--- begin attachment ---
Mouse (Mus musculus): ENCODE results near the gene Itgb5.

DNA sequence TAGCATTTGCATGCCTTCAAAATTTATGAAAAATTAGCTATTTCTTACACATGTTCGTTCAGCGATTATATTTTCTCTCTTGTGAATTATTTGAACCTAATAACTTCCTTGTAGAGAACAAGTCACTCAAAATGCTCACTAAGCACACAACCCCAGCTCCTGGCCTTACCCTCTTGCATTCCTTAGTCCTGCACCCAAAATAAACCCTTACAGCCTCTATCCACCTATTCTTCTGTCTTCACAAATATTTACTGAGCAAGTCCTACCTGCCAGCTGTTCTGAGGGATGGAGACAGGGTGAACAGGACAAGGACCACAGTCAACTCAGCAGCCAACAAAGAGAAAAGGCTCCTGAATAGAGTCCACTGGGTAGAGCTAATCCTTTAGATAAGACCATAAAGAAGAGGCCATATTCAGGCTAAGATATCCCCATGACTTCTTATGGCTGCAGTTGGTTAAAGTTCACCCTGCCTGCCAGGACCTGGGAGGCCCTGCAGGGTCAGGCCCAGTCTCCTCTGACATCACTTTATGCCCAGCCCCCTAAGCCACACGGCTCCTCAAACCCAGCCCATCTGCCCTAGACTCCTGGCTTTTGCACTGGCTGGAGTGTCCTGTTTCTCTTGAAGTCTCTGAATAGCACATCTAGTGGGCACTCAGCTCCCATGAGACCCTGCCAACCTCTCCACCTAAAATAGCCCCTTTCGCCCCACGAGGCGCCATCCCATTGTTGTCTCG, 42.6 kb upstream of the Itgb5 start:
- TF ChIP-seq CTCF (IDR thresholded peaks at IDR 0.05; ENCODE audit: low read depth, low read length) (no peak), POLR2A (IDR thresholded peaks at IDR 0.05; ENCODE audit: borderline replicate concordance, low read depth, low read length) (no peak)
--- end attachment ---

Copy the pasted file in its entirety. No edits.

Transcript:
Mouse (Mus musculus): ENCODE results near the gene Itgb5.

DNA sequence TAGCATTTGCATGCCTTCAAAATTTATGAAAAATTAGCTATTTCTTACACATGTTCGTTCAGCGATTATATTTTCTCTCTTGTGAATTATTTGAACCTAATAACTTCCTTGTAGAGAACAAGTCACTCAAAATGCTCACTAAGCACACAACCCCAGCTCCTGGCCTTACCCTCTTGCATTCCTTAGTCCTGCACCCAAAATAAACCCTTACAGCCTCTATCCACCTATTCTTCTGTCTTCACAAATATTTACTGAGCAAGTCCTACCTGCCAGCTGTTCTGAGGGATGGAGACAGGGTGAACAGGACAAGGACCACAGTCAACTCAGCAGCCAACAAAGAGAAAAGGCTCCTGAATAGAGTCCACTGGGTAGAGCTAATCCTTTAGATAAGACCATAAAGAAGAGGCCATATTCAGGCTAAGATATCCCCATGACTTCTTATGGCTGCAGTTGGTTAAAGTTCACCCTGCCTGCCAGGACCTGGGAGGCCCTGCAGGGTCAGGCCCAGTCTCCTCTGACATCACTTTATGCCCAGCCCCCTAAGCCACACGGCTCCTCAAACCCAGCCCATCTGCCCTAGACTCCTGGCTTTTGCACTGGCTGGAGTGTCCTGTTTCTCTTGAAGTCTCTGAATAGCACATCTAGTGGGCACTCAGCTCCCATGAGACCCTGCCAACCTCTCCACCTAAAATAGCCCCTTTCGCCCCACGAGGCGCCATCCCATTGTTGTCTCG, 42.6 kb upstream of the Itgb5 start:
- TF ChIP-seq CTCF (IDR thresholded peaks at IDR 0.05; ENCODE audit: low read depth, low read length) (no peak), POLR2A (IDR thresholded peaks at IDR 0.05; ENCODE audit: borderline replicate concordance, low read depth, low read length) (no peak)